Attempts at art historical evaluation of Churchill’s paintings are at best embarrassing in my view and, significantly, the most sensitive art criticisms of his work continue to be made by professional artists.
That said, I’ve consistently thought the best of Churchill’s pictures to be very fine in their own right. I first realised this, coincidentally also at Sotheby’s, in 1966 when one of his paintings, “Ightam Mote,” was part of a sale of Impressionist art and looked securely in place amongst the other pictures. The 1998 exhibition also gave me the opportunity to reconsider some of the dates of one or two pictures, having seen them in the context of so many others at once.
The second part of the exhibition was devoted to works by Churchill’s friends: Sir John Lavery, Walter Sickert, Sir William Nicholson and Paul Maze. It was particularly enlightening to hang two original paintings by John Singer Sargent directly beside the copies that Sir Winston made of them: the Sargents were masterpieces and Churchill’s copies were excellent and honourable works that confirmed his own skills.
There was a further section of the exhibition devoted to portraits of Sir Winston by, for example, Sir William Orpen, Frank Salisbury, Oscar Nemon and Sir Oswald Birley; and there were several Laverys including one from the Gallery of Modem Art in Dublin. In addition, the National Portrait Gallery in London loaned three sketches by Graham Sutherland for the 80th birthday portrait, later destroyed by Lady Churchill.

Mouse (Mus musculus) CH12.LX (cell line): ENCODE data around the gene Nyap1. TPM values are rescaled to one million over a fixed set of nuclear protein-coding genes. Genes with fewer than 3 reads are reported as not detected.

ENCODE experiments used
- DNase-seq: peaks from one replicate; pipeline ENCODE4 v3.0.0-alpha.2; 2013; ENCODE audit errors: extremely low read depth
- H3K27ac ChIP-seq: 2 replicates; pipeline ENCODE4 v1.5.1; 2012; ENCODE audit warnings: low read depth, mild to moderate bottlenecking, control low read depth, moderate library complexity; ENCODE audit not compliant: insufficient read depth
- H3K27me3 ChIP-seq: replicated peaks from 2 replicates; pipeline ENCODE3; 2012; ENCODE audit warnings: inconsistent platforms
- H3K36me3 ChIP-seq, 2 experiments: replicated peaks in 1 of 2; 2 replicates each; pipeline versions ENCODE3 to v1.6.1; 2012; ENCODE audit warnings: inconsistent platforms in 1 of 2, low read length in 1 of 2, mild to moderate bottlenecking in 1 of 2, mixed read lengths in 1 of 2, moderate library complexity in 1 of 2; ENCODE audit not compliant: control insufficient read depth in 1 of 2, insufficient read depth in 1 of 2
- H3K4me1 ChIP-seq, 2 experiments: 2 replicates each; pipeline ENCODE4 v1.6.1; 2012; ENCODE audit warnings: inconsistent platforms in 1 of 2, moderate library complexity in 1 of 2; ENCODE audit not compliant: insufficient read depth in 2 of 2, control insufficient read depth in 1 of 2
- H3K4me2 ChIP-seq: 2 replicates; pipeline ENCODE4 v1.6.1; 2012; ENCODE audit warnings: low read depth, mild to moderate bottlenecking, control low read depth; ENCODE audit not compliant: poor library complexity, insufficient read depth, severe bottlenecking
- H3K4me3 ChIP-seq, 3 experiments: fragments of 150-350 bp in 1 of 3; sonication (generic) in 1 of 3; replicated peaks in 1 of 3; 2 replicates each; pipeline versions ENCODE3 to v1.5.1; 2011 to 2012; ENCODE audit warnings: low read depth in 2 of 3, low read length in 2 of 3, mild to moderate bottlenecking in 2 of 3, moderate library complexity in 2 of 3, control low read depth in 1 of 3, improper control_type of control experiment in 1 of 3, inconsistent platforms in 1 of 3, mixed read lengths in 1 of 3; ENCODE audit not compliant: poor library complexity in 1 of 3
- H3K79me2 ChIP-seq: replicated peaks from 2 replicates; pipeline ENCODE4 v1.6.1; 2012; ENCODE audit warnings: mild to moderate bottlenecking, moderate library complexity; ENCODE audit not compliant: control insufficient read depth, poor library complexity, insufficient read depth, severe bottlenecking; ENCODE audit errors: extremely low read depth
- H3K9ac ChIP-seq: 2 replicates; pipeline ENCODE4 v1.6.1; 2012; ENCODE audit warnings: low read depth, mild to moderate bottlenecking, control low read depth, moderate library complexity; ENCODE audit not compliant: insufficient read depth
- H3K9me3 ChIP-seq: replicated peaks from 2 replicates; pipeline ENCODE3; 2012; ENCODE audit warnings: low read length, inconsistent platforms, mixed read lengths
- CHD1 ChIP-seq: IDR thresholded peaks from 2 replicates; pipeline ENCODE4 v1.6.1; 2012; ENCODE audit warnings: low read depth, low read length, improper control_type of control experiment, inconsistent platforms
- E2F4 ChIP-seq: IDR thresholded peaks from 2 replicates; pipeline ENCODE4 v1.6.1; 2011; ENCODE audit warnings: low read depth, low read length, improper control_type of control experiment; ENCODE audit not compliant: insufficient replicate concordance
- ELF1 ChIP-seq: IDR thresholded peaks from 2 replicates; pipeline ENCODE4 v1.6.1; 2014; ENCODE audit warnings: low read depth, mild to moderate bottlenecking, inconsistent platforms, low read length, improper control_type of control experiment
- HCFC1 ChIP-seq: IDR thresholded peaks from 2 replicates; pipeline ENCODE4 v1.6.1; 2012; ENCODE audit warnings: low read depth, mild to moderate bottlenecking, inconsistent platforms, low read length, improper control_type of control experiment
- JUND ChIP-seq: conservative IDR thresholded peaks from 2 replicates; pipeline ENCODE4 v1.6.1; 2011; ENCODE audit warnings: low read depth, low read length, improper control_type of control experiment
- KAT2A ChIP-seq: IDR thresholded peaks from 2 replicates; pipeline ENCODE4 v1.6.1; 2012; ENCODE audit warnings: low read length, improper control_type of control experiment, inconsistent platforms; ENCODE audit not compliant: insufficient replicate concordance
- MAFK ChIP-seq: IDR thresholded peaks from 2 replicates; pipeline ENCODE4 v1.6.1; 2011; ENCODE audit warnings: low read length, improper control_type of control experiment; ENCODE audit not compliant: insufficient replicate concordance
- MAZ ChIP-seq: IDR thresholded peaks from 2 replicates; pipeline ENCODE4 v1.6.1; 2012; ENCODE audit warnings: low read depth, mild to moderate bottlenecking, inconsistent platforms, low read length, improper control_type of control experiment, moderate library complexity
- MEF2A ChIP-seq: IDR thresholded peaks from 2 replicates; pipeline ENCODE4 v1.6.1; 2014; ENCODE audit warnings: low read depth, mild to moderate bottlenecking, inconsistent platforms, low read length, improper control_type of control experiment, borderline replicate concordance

The opportunity of introducing Sir Winston’s paintings to a new generation was one unexpected consequence of the Sotheby’s exhibition. Another was the chance to talk to a number of privately organised groups of visitors, including one from the International Churchill Society in the UK, and to share with them my own constantly developing ideas.
The most unexpected result of the exhibition has been an opportunity to publish a revised and updated version of my original 1967 catalogue. This is a daunting prospect which, should it be confirmed, will require a new book entirely rethought in terms of its content for a new generation of readers.
The Sotheby’s catalogue already represents the basis of what I shall be suggesting; it contains a very detailed chronology setting Sir Winston’s interest in painting against his other concerns and activities, plus a relatively complete compendium of his writings on art. This latter included two littlenoticed pieces of art criticism dating from the 1930s but most crucially, the whole text of Painting as a Pastime which, after all, explains in Churchill’s own incomparable words the reason for it all.
The principal impetus for the Sotheby’s exhibition had been the opportunity for commemorating the 50th anniversaries of the first appearance in book form of Painting as a Pastime, and of Sir Winston’s appointment by the Royal Academy to the unique distinction of “Honorary Academician Extraordinary.” Whatever may be its other and longer-term consequences, in respect of these celebrations the exhibition was a triumphant success.
Mr. Coombs, the preeminent expert on Churchill’s paintings, hopes to produce a sequel to his famous catalogue, Churchill: His Paintings (London, Cleveland: 1967).